Tier 1 Science Project
The reach of next-generation cosmological surveys will be determined by our ability to control systematic effects. Currently, there are constraints on cosmological parameters at the few percent level. To reach a more definite conclusion about the cause of the accelerated expansion of the universe, the accuracy of these measurements must be improved by another order of magnitude. To achieve this goal, researchers have to understand the physics of the universe on ever smaller scales. The physics on these scales is much more complicated and accurate treatment of baryonic effects will be crucial.
Today, and in the near future, simulating galaxy formation from first principles will remain an intractable task. Therefore, researchers have to rely on so-called subgrid models that allow them to include a range of astrophysical effects into the simulations, such as supernova feedback, star formation, cooling, or feedback from active galactic nuclei. The modeling approach relies heavily on empirical findings. With this ESP project, the team has two major aims in mind: (1) further the understanding of astrophysical processes by confronting detailed simulations with the newest observations, and (2) with this new understanding, enable reliable modeling of baryonic physics and therefore provide an approach to mitigate possible contamination of cosmological results due to baryonic effects. The researchers will explore a range of well-motivated subgrid models and extract observational signatures. The team will confront their findings with observational data and in this way make progress towards their final goals.
Impact: This project will have a major impact on cosmology and astrophysics. By confronting new observations with sophisticated simulations, the research team will further the understanding of astrophysical processes on small scales. At the same time, they will disentangle these processes from fundamental physics and therefore help mitigate one of the major sources of systematic uncertainties for upcoming cosmological surveys.
As part of this project, the team will carry out a suite of large volume simulations (800h−1Mpc)3 with 2x20483 particles each, leading to a mass resolution of ∼ 5·109h−1M⊙ for the dark matter species and a factor of five lower mass for the baryons. These specifications may change slightly once first test results are in hand.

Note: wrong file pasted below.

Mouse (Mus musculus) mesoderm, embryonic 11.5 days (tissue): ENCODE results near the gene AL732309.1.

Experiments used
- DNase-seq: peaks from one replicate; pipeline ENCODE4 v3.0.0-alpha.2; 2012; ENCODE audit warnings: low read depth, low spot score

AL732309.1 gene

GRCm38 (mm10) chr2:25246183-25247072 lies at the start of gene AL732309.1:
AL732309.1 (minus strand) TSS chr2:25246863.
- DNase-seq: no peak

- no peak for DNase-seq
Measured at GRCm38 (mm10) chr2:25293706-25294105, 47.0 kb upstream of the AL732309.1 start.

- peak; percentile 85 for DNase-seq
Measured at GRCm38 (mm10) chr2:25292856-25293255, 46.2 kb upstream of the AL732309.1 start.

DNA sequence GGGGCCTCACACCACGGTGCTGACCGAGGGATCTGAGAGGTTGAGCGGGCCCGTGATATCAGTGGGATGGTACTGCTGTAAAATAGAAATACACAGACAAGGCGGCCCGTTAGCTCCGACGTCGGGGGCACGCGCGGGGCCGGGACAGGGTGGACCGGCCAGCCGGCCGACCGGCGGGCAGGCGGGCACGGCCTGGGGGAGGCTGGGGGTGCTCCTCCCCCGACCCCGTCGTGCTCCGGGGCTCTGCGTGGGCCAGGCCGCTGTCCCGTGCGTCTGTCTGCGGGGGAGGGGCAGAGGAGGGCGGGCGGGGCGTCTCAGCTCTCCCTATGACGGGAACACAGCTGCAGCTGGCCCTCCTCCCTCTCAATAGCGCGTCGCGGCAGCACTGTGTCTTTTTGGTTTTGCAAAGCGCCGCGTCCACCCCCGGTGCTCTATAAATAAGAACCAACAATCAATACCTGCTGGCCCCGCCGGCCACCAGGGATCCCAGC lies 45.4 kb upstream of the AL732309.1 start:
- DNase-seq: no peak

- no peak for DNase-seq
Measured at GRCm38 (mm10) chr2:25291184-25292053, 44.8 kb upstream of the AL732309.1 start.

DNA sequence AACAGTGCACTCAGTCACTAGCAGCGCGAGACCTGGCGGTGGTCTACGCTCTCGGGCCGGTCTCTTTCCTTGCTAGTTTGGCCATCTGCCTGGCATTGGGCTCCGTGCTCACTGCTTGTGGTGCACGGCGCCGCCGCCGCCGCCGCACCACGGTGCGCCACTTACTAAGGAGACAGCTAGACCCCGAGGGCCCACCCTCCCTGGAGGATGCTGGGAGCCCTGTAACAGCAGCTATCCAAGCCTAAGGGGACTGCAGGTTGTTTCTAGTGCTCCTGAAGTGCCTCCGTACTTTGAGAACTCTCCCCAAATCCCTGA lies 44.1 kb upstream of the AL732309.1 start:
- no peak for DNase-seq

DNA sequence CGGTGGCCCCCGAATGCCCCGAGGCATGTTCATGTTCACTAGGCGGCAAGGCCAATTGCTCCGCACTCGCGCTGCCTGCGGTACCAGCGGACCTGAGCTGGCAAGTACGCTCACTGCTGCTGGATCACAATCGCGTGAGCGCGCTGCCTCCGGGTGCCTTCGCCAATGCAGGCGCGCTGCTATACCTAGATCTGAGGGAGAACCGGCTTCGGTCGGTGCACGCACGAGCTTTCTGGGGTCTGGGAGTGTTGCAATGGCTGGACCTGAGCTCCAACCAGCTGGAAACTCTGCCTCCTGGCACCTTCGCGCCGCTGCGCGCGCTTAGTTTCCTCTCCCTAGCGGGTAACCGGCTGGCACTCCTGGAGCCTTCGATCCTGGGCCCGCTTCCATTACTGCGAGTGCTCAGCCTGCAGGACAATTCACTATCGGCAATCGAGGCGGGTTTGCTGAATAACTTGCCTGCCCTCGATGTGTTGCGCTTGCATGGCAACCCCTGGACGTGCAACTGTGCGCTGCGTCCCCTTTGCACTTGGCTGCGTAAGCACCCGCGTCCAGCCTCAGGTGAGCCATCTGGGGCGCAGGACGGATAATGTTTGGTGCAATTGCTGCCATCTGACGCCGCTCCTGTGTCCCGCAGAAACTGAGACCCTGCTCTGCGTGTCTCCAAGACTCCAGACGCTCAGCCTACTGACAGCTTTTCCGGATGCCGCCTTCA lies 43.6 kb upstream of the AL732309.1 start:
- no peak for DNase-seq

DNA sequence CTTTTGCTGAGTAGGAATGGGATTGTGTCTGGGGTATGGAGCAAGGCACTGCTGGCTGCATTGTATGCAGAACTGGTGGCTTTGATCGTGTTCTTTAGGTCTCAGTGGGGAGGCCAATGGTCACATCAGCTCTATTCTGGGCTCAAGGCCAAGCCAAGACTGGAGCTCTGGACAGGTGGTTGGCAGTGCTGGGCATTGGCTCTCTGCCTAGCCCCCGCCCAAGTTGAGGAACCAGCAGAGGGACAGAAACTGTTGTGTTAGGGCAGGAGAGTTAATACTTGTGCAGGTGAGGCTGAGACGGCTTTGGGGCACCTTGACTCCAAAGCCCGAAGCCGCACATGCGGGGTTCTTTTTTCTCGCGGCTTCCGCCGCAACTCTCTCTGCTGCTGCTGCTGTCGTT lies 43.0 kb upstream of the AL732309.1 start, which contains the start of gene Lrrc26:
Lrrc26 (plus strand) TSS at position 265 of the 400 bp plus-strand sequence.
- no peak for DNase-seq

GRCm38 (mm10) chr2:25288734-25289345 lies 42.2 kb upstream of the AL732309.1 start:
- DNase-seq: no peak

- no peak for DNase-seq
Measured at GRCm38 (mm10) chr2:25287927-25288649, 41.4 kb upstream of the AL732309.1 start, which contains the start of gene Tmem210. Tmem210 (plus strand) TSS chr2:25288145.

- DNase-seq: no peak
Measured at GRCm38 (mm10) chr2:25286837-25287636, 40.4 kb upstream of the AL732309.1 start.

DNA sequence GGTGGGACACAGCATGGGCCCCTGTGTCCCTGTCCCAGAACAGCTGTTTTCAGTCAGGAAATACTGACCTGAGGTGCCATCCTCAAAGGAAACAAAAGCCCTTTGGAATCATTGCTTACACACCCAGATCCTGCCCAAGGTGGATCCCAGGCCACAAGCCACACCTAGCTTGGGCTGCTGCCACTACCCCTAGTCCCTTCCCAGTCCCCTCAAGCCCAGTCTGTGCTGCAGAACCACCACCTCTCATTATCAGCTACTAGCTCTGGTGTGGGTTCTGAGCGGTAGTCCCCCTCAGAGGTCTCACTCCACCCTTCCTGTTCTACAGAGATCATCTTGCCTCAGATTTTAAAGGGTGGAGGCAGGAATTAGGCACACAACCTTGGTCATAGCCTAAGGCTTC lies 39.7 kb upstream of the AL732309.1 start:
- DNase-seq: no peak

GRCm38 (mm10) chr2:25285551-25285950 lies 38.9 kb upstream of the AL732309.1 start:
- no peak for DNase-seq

The HACC framework simulates the mass evolution of the universe using particle-mesh techniques. HACC splits the force calculation into a specially designed grid-based long/medium range spectral particle-mesh (PM) component that is common to all architectures, and an architecture-specific short-range solver. The short-range solvers can use direct particle-particle interactions, i.e., a P3M algorithm, as on Roadrunner or Titan, or use tree methods as on the IBM Blue Gene/Q and Cray XE6 systems (TreePM algorithm). A new hydrodynamic capability is currently being implemented into HACC. The team has developed and tested a new algorithm called Conservative Reproducing Kernel Smoothed Particle Hydrodynamics (CRKSPH), which directly addresses some of the shortcomings of traditional SPH methods compared to Eulerian adaptive mesh refinement methods, such as the suppression of mixing.
Parallelization of the long-range force calculation uses MPI. Short-range force algorithms, which depend on the architecture, are expressed in the appropriate programming model – thus the approach can be characterized as “MPI + X”, where, in this case, X can be OpenMP, CUDA, or OpenCL. HACC computational kernels have been heavily optimized for architectures including Mira and Titan. Scaling and performance as a fraction of machine peak speed are exceptional.
- The main optimization task will be to optimize the short-range solver (gravity + hydro) for KNL.
- The HACC hydro currently only has a prototype implementation. The main developer will focus on a GPU version for the CAAR project. A new team member (JD Emberson) joining in January 2016 will take on some of the hydro implementation tasks.
- Different subgrid models will need to be implemented, drawing on the experience of collaborators in this area.
- CosmoTools will also need to be enhanced significantly for the hydro version as many new baryon-specific analysis and visualization components will need to be added. Theta’s large memory (192 GB) per node is not only useful for the increased memory required by the baryonic tracer particles, but allows the implementation of in situ analysis algorithms that would otherwise consume too much memory.
HACC addresses portability with a code structure that flexibly adapts to architectures. First, it combines MPI with a variety of more local programming models (e.g., OpenMP, OpenCL, CUDA). Second, while the main code infrastructure (C/C++/MPI) remains unchanged, the short-range force modules can be plugged in and out as required. For a given architecture, not only may the programming model be different, but even the algorithms are allowed to change. The team has recently started to implement fully portable analysis tools using PISTON and NVIDIA’s Thrust library, which provides CUDA, OpenMP, and Intel TBB backends for data-parallel primitives. These primitives include such operators as scan, transform, and reduce, each of which can be customized with user-defined functors. HACC has been benchmarked on KNL simulators and some of the analysis tools have been run on Stampede.